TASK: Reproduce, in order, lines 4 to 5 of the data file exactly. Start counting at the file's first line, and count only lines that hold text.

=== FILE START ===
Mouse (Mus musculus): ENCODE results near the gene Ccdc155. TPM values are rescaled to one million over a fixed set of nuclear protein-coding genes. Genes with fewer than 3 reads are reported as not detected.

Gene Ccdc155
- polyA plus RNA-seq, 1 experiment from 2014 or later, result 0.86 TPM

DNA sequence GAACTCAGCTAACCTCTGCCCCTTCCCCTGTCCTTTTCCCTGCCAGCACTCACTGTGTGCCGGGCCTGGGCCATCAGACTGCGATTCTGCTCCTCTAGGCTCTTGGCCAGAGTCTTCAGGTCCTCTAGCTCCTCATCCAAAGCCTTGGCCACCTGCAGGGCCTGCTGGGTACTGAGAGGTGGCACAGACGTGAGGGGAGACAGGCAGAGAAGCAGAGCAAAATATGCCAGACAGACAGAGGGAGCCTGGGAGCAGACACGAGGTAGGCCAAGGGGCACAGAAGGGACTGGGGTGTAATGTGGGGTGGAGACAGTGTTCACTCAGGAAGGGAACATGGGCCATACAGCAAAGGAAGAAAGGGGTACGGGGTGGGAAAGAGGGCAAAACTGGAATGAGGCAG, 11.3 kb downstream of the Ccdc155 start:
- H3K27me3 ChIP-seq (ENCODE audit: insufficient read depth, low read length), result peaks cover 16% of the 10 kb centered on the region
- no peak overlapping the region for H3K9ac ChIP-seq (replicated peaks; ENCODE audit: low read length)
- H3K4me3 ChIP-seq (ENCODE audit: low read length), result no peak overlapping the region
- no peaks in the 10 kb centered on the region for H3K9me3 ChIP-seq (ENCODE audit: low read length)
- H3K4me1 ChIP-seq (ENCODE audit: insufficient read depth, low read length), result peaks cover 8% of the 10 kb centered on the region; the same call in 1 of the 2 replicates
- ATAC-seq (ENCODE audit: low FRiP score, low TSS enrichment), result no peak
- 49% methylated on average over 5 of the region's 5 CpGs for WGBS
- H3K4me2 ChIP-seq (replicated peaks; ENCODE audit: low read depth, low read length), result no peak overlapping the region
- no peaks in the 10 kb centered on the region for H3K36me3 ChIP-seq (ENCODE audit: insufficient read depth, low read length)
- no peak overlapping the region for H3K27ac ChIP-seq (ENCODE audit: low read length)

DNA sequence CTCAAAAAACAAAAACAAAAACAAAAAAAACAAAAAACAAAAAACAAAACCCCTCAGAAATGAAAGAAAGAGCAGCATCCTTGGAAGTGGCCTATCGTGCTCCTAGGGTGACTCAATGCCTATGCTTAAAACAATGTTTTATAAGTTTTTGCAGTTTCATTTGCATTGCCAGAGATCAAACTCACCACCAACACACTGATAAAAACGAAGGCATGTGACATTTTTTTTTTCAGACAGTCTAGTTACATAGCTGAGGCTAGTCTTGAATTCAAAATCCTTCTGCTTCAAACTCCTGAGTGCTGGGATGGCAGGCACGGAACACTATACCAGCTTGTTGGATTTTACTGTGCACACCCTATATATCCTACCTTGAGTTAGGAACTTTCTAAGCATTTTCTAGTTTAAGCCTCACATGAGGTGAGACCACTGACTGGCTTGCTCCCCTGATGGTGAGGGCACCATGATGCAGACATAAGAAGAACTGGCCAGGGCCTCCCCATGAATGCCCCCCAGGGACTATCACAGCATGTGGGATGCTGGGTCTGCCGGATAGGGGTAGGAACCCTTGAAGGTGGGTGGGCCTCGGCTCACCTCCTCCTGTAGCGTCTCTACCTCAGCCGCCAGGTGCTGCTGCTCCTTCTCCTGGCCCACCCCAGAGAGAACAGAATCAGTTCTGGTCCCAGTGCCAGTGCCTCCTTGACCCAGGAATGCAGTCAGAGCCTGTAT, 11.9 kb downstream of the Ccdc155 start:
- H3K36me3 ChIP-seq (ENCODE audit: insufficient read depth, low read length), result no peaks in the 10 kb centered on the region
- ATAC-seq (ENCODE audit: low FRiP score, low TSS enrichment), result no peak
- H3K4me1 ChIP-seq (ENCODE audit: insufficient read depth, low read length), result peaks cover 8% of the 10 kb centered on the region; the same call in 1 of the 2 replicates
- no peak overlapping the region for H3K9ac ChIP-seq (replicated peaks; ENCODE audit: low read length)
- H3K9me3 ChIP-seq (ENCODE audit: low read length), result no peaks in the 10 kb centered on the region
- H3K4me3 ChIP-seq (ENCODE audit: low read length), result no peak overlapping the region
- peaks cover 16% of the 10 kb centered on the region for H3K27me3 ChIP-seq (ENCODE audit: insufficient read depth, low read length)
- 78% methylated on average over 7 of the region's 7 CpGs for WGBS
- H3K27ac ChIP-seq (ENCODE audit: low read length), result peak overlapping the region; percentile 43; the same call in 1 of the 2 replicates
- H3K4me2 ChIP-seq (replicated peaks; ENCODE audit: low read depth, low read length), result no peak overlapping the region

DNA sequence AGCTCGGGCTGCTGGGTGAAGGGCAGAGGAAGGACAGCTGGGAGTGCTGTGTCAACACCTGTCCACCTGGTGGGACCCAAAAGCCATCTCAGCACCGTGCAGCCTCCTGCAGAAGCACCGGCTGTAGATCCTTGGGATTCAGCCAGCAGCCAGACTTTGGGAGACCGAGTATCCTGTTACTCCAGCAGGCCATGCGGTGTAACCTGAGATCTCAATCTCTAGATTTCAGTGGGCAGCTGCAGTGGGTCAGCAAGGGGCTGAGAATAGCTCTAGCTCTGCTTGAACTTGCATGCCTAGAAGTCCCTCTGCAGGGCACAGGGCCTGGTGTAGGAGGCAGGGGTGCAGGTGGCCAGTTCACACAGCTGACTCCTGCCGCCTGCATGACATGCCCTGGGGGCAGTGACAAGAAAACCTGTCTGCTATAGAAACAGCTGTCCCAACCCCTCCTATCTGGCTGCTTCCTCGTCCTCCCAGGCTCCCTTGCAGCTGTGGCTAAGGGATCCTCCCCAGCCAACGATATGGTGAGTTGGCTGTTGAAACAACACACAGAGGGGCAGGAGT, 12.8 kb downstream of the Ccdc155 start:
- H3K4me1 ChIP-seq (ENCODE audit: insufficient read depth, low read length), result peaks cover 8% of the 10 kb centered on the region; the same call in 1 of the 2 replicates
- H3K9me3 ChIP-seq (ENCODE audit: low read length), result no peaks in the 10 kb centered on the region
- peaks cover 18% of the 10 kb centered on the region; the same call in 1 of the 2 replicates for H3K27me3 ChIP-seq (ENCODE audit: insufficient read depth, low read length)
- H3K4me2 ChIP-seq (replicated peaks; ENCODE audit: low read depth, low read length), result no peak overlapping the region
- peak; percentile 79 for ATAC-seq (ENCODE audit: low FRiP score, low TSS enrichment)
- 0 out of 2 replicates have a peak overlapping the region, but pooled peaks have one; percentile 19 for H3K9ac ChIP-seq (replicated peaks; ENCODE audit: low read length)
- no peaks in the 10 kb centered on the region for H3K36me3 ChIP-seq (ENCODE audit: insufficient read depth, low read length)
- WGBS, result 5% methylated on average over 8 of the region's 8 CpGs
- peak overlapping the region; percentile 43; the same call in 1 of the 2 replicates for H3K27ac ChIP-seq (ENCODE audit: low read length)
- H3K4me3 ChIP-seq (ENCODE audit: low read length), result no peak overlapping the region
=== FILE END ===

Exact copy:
DNA sequence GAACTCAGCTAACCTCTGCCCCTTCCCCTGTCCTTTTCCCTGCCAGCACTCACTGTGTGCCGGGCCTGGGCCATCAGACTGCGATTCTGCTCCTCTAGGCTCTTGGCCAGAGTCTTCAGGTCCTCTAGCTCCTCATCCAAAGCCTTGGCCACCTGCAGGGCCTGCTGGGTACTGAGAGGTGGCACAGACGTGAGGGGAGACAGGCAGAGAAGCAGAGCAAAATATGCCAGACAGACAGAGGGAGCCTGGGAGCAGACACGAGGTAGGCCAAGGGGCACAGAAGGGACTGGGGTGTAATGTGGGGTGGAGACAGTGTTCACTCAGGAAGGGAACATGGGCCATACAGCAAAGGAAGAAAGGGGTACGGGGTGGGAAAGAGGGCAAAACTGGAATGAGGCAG, 11.3 kb downstream of the Ccdc155 start:
- H3K27me3 ChIP-seq (ENCODE audit: insufficient read depth, low read length), result peaks cover 16% of the 10 kb centered on the region